Trial different backing tracks
We have little choice over the background noise of an office when we’re doing our thing at a traditional workplace. Whether it’s silence, the local radio station or the boss's personal CD collection, we tend to just learn to live with it.
But now you have total control over the background noise of your home office, try out some different background sounds to see which helps your concentration the most.
Personally, I find different sounds help with different tasks. For example, the morning rush of account management / urgent tasks is best accompanied by loud music. The after-lunch lull is supported by a little talk radio, and for creative thinking time, YouTube videos of rain noise helps massively.
Sounds strange but give it a try. I also know people who play videos of office background noise to help them get into a productive groove!
Force yourself to stay connected
This section is really for the introverts out there – those who are likely really happy to now be working in isolation in their own environments, free of distractions. Whilst extroverts will be more than happy to jump on calls and video conferences, there is a risk that the more reclusive WFH’ers can withdraw somewhat from the day to day digital running's of business life.
You really have to force yourself to stay engaged, keep talking to colleagues, and reaching out with questions or when you need help. Feeling isolated or cut off can have a number of harmful consequences when teams are fully remote. It can affect your confidence, even dent your feelings of emotional safety or psychological wellbeing.
Some organisations have been quick to spot this potential issue and, alongside wider people-management goals such as ensuring an in-office culture transpires into the digital realm, have adopted strategies such as improving internal comms, hosting all-hands meetings online, Friday team calls and even investing in software that aims to bring peers together. Think employee recognition programs, feedback add-ons for chat software and so on.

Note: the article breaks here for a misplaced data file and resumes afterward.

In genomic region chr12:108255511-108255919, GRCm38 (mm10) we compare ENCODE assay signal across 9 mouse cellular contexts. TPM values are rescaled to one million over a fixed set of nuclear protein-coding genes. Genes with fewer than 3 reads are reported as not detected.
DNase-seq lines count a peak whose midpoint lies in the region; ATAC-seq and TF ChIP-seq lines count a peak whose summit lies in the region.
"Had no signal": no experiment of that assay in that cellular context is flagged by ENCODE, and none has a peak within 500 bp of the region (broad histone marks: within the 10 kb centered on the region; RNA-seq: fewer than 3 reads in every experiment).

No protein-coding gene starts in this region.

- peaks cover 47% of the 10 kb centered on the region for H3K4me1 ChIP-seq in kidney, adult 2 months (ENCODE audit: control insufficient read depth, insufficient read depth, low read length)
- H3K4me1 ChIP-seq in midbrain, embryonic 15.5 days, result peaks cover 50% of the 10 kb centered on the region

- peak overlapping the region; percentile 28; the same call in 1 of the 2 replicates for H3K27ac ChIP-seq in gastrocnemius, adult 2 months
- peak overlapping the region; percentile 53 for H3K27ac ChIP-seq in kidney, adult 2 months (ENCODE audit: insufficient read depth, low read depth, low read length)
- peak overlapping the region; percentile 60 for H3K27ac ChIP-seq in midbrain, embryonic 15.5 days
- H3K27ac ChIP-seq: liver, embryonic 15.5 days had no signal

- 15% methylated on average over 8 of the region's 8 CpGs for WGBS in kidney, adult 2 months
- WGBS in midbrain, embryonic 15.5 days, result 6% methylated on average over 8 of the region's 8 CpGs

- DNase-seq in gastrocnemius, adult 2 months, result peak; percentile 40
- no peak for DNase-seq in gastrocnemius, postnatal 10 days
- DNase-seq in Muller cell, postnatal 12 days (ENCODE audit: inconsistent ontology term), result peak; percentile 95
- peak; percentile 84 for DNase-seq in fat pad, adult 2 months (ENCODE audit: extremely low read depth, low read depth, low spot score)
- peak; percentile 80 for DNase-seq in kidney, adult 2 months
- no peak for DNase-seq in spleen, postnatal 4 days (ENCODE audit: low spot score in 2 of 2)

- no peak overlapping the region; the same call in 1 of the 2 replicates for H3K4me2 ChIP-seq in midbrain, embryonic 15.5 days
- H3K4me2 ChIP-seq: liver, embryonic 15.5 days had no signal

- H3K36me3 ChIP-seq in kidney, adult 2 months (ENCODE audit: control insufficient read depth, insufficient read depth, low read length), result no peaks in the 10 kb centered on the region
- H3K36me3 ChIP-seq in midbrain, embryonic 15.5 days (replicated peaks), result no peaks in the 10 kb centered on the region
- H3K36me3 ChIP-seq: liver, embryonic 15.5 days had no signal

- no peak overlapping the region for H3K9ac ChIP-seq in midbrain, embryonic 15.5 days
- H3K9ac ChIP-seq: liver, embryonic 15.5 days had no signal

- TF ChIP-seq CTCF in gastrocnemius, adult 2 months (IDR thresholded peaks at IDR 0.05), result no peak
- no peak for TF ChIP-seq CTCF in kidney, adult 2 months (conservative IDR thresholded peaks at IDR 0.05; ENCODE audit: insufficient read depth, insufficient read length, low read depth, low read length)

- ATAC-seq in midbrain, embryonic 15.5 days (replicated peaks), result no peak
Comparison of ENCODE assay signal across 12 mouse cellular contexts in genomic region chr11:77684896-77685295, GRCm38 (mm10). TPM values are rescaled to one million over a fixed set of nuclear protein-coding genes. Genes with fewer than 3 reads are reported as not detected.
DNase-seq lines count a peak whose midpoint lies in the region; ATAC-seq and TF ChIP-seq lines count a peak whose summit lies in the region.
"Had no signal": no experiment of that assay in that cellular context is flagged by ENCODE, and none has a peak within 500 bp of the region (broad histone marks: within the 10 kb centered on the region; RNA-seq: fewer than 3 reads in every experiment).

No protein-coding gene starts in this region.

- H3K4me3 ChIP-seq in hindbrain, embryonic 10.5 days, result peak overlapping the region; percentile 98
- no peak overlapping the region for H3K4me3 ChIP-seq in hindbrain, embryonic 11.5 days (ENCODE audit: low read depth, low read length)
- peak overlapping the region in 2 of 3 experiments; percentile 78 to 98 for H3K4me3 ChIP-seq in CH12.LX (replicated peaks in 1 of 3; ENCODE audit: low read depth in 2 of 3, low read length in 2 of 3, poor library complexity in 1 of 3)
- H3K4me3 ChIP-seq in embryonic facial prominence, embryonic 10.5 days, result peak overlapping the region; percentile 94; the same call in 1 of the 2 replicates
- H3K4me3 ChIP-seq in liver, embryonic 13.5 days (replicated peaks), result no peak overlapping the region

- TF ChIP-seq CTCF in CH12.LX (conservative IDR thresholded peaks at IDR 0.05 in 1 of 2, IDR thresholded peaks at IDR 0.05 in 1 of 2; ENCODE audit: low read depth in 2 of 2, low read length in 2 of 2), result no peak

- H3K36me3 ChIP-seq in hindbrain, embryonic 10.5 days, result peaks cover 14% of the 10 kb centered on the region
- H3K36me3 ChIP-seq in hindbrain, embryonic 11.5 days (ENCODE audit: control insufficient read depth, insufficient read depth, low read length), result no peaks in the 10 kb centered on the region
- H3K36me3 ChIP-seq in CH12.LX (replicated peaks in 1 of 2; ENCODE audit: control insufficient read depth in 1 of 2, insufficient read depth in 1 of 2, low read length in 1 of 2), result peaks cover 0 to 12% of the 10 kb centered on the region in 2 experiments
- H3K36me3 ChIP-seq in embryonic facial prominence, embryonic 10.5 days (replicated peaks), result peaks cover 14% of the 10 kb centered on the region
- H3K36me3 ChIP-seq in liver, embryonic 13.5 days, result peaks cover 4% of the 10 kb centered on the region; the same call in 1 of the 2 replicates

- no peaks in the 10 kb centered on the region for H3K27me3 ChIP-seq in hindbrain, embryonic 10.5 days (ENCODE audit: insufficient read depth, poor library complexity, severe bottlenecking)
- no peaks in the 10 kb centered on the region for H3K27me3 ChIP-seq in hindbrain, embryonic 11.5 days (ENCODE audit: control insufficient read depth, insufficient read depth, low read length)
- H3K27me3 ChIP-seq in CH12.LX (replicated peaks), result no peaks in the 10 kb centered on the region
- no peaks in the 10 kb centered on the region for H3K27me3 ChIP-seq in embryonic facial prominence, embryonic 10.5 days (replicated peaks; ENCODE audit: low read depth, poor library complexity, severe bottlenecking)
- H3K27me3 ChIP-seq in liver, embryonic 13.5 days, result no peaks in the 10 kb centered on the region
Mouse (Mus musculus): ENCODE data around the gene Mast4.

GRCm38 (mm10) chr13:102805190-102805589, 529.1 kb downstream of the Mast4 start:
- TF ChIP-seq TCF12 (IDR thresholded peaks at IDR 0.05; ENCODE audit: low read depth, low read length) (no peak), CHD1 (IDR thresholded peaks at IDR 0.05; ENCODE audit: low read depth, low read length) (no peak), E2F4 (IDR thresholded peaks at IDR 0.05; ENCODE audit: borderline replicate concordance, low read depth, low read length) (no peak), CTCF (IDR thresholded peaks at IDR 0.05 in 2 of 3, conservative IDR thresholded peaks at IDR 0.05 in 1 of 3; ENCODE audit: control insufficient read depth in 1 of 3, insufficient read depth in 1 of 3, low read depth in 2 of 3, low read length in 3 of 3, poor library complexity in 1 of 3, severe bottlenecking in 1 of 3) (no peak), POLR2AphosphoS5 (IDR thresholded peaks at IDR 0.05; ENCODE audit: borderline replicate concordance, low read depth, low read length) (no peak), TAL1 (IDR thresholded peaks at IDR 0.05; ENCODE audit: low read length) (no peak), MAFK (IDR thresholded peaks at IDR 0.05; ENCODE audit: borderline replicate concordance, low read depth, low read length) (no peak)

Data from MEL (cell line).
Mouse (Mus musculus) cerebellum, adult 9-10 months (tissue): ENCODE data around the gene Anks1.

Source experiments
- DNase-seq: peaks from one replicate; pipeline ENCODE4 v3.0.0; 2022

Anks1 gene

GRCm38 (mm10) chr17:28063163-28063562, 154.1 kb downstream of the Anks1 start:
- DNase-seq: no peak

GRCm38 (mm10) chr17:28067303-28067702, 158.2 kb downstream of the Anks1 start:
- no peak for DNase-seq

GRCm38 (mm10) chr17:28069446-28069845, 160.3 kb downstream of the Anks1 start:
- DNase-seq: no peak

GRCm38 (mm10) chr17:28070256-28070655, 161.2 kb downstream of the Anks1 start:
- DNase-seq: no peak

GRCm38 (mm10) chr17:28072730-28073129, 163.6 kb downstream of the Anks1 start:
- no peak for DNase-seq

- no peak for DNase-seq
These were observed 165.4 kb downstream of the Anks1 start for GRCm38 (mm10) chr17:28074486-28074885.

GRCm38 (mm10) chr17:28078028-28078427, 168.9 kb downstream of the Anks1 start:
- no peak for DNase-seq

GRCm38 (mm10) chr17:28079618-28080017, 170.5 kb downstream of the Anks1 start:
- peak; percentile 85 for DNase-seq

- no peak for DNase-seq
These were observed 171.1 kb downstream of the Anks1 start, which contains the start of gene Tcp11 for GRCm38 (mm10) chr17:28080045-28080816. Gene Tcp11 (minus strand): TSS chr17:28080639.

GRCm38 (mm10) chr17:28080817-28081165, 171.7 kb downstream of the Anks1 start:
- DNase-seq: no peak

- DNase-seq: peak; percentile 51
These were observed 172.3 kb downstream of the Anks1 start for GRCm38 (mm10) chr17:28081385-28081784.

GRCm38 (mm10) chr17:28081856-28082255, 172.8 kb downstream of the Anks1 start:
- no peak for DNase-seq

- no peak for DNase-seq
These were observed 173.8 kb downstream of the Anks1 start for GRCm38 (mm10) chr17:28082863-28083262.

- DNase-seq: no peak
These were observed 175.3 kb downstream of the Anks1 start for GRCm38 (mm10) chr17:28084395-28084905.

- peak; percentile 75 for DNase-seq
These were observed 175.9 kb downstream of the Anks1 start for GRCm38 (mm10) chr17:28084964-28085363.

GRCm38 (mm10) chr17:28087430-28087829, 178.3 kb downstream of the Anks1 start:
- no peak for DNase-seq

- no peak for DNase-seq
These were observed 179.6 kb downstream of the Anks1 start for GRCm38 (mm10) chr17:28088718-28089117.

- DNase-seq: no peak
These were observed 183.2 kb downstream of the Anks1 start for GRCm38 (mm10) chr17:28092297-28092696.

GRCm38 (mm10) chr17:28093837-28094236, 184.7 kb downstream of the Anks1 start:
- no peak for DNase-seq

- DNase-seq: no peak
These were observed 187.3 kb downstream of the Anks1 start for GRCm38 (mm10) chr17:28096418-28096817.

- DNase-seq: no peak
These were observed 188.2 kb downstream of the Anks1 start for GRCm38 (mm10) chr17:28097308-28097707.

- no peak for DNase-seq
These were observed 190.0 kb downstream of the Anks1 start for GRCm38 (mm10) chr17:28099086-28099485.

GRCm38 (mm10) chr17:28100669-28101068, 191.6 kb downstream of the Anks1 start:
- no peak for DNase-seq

Close the door when the day is done
One of the biggest challenges that newbies and old-heads of the WFH world have is learning how to stop working!
In an age when we already picked up work emails in evenings and over the weekend, working from home makes it even harder to create a boundary between work and home life.
This can lead to feelings of always being switched on – always working, always available, always ‘just checking in’ when you’re not contractually obliged to.
There are psychological reasons for this. For example, when bosses can’t see you working, there’s an anxiety to prove you’re doing your job – especially against a backdrop of mass job losses.
But there are physical reasons for this happening too, such as the lack of a defined workspace as noted above.
Yet it’s critical for long-term WFH effectiveness (and sanity) that you try to strike the right balance here. If you spend too long ‘always on’, you’re not relaxing. You’re not recharging, and eventually, you will burn out.